Background: Hyperactive/ADHD children are believed to be a greater risk for adolescent and young adult antisocial activity and drug use/abuse, particularly that subset having comorbid conduct problems/disorder.
Method: We report on the lifetime antisocial activities and illegal drug use self-reported at young adult follow-up (mean age 20–21 years; 13+ year follow-up) for a large sample of hyperactive (H; N = 147) and community control (CC; N = 73) children. Parent reports of childhood hyperactivity and conduct problems at study entry, parent and self-reports of ADHD and conduct disorder at adolescence, and parent reports of ADHD at young adulthood are examined for their contribution to antisocial behavior and drug use at adulthood.
Results: More of the H group committed a variety of antisocial acts and had been arrested for doing so (corroborated through official arrest records) than did the CC group. The H group also committed a higher frequency of property theft, disorderly conduct, assault with fists, carrying a concealed weapon, and illegal drug possession, as well as more arrests. These activities reduced to two dimensions corresponding to predatory-overt and drug-related antisocial conduct. The H group differed from the CC group only on the latter dimension. Childhood, adolescent, and adult ADHD predicted higher drug-related activities, as did childhood conduct problems. The H group with conduct disorder (CD) reported greater use of most substances than did the H only or CC groups, who did not differ from each other. Severity of teen ADHD and especially lifetime CD predicted use of hard drugs while just lifetime CD predicted marijuana/LSD use. Teen drug use seemed to potentiate increased drug-related antisocial activities beyond the contribution made by teen CD.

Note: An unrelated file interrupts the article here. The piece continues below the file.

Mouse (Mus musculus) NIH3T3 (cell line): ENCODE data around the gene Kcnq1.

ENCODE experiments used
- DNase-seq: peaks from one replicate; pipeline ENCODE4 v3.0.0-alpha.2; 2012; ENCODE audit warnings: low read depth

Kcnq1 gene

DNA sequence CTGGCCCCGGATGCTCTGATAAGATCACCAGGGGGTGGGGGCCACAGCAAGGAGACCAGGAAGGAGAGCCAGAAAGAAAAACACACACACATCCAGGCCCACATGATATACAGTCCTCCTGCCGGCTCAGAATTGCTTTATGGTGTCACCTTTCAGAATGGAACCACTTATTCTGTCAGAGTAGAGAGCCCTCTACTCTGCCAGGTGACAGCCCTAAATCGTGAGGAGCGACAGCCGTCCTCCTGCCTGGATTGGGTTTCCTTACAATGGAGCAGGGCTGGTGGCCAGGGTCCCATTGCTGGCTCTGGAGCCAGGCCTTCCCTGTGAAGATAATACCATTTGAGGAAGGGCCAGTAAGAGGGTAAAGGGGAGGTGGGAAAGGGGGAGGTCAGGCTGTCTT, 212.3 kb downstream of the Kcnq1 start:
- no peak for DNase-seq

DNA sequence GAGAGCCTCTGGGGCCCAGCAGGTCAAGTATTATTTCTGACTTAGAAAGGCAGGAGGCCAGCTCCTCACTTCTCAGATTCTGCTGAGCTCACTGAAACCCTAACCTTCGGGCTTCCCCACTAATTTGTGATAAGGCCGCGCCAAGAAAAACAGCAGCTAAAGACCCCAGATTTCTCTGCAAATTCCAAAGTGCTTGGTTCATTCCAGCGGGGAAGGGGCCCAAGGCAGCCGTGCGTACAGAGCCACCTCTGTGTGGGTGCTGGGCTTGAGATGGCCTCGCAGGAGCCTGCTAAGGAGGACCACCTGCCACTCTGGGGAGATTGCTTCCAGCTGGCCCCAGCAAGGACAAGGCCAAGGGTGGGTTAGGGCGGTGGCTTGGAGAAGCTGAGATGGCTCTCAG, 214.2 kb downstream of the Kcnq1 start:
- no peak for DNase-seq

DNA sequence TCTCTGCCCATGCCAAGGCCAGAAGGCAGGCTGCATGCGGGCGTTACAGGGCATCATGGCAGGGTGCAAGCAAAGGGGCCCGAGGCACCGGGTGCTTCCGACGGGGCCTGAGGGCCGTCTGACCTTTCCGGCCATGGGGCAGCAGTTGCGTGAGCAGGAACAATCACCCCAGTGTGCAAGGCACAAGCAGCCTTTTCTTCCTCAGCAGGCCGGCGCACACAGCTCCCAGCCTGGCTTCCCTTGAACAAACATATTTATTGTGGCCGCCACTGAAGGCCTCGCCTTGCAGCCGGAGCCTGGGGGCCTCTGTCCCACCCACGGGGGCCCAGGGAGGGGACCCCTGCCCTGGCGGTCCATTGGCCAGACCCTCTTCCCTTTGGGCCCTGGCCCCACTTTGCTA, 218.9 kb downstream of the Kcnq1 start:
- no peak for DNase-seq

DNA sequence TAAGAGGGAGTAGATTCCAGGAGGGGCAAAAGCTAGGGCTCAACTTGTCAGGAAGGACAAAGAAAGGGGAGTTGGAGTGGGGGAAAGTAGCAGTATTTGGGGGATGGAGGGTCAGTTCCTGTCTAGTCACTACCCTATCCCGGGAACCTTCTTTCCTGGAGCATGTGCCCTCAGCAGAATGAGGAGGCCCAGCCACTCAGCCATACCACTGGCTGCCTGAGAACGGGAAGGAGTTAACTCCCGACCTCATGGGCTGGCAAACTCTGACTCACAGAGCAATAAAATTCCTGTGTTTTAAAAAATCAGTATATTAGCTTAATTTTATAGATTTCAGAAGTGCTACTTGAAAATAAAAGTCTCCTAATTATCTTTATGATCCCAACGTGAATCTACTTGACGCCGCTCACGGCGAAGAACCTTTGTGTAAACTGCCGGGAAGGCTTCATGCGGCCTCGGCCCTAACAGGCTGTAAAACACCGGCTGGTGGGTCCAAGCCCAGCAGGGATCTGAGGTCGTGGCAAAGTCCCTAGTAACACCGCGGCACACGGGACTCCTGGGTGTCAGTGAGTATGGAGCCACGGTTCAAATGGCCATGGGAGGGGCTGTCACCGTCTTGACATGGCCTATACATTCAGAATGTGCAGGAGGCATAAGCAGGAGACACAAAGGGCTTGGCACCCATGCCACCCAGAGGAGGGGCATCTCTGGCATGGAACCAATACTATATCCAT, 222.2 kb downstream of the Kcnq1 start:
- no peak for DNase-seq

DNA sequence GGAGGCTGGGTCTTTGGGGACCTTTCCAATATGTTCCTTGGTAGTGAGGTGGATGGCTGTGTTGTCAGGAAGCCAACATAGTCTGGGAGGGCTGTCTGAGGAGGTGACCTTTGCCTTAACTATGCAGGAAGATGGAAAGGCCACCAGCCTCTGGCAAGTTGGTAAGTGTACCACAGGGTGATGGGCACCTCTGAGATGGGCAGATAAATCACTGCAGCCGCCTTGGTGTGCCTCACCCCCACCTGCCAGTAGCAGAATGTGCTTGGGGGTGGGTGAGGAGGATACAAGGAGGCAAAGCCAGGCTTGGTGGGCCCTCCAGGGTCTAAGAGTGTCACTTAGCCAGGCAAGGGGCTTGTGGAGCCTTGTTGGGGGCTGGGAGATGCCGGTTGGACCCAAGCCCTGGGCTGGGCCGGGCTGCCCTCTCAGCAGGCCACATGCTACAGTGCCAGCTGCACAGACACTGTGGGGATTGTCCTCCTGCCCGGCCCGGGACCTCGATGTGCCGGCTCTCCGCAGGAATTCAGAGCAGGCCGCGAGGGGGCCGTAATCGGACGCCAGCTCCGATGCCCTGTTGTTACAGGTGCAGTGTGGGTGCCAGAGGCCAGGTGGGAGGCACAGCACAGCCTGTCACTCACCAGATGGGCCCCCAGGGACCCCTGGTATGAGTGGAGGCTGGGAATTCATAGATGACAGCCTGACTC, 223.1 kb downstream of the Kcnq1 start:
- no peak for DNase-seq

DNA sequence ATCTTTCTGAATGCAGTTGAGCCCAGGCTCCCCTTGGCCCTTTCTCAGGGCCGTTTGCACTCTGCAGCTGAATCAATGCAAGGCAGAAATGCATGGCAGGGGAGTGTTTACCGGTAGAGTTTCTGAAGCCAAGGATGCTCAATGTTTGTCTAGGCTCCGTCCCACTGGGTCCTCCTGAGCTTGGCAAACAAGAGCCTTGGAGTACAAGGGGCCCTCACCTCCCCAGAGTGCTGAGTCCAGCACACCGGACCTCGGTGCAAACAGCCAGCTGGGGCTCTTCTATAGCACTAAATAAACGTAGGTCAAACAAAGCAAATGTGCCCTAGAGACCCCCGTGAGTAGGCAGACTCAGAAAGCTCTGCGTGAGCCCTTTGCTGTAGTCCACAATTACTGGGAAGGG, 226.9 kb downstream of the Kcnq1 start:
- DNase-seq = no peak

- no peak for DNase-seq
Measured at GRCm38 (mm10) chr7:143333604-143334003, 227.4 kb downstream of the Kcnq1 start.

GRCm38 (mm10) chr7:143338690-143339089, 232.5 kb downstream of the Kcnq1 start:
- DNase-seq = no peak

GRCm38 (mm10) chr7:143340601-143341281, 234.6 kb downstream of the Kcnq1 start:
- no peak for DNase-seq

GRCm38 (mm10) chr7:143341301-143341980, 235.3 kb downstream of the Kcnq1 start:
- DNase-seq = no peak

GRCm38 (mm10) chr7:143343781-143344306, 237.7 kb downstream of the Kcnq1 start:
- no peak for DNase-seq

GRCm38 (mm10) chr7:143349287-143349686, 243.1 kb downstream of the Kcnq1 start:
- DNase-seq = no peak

Conclusions: Hyperactive children are at greater risk for antisocial activities and arrests by young adulthood that appear to be principally associated with illegal drug possession, use, and sale. Those having CD, however, appear to engage in greater and more diverse substance use.